Friday, February 11, 2022

Seven top novels about family curses

Renée Branum has an MFA in Creative Nonfiction from the University of Montana and an MFA in Fiction from the Iowa Writers’ Workshop where she was a Truman Capote Fellow. Her work has appeared in The Georgia Review, Narrative Magazine, The Gettysburg Review, Brevity, Alaska Quarterly Review, and Best American Nonrequired Reading, among others. She was a recipient of a National Endowment for the Arts Prose Fellowship in 2020. She currently lives in Cincinnati, where she is pursuing a PhD in Fiction writing.

Branum's new novel is Defenestrate.

At Electric Lit she tagged seven stories "about myths and beliefs inherited from each generation," including:
The Brief Wondrous Life of Oscar Wao by Junot Díaz

It would be difficult to construct a reading list about family curses without including this one. Díaz is meticulous about shaping the origins and path of the generational curse that wreaks havoc on Oscar’s chances of finding love and success. At turns playful and heartbreaking, this novel’s scope is frequently epic in feeling, illustrating the power of storytelling to shape an inherited sense of self even across decades and nations.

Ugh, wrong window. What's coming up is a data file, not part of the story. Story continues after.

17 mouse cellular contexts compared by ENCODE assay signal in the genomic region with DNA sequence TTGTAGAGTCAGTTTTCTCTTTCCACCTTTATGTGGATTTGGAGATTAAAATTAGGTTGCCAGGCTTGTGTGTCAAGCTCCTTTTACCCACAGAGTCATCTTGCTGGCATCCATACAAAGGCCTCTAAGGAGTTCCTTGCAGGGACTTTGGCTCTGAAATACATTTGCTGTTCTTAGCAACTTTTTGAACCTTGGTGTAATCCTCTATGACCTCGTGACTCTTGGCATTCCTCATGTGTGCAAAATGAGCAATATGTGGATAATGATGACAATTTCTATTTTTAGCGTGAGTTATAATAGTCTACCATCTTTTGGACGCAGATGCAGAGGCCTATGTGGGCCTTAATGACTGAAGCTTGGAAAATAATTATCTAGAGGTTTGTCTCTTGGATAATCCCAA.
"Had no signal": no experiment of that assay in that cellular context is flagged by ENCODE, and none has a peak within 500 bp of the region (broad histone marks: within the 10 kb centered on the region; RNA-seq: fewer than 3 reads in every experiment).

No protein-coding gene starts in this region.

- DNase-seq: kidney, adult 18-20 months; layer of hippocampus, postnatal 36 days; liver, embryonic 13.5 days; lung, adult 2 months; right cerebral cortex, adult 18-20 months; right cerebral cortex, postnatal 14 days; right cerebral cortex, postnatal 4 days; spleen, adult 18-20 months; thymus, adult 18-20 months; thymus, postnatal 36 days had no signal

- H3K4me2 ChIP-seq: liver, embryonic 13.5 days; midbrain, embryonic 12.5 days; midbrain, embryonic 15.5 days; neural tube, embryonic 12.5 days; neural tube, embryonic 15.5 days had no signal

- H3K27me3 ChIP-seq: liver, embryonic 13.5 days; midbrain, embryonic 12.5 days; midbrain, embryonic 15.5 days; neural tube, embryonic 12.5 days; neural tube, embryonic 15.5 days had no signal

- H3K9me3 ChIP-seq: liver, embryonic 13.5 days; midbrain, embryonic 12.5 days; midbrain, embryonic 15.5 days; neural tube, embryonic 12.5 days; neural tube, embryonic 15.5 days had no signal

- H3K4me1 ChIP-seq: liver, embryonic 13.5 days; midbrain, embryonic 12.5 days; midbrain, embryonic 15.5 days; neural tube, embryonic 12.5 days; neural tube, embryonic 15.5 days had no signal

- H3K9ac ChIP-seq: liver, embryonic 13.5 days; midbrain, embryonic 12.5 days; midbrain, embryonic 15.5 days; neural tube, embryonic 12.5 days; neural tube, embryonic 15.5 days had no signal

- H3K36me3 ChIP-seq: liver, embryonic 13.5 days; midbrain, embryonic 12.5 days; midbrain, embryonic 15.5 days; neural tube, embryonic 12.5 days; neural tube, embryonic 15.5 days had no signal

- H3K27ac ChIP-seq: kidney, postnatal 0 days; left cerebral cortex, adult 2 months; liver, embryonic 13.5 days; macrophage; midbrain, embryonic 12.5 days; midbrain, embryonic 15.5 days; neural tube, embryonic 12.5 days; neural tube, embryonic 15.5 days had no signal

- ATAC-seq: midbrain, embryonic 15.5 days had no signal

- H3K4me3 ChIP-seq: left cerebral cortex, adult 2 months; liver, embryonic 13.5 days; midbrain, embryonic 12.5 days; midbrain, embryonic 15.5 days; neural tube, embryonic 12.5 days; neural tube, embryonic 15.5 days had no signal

Read about another entry on the list.

The Brief Wondrous Life of Oscar Wao appears among Wajahat Ali's eleven books on loving a country that doesn’t love you back, Carrie V Mullins's eleven favorite unreliable narrators, Saskia Lacey's fifty incredible literary works destined to become classics, Samantha Mabry's five books that carry curses, Susan Barker's top ten novels with multiple narratives, BBC Culture's twelve greatest novels of the 21st century, Emily Temple's fifty greatest debut novels since 1950, Niall Williams's top ten bookworms' tales, Chrissie Gruebel's nine best last lines in literature, Alexia Nader's nine favorite books about unhappy families, Jami Attenberg's top six books with overweight protagonists, Brooke Hauser's six top books about immigrants, Sara Gruen's six favorite books, Paste magazine's list of the ten best debut novels of the decade (2000-2009), and The Millions' best books of fiction of the millenium. The novel is one of Matthew Kaminski's five favorite novels about immigrants in America and is a book that made a difference to Zoë Saldana.

The Page 99 Test: The Brief Wondrous Life of Oscar Wao.

--Marshal Zeringue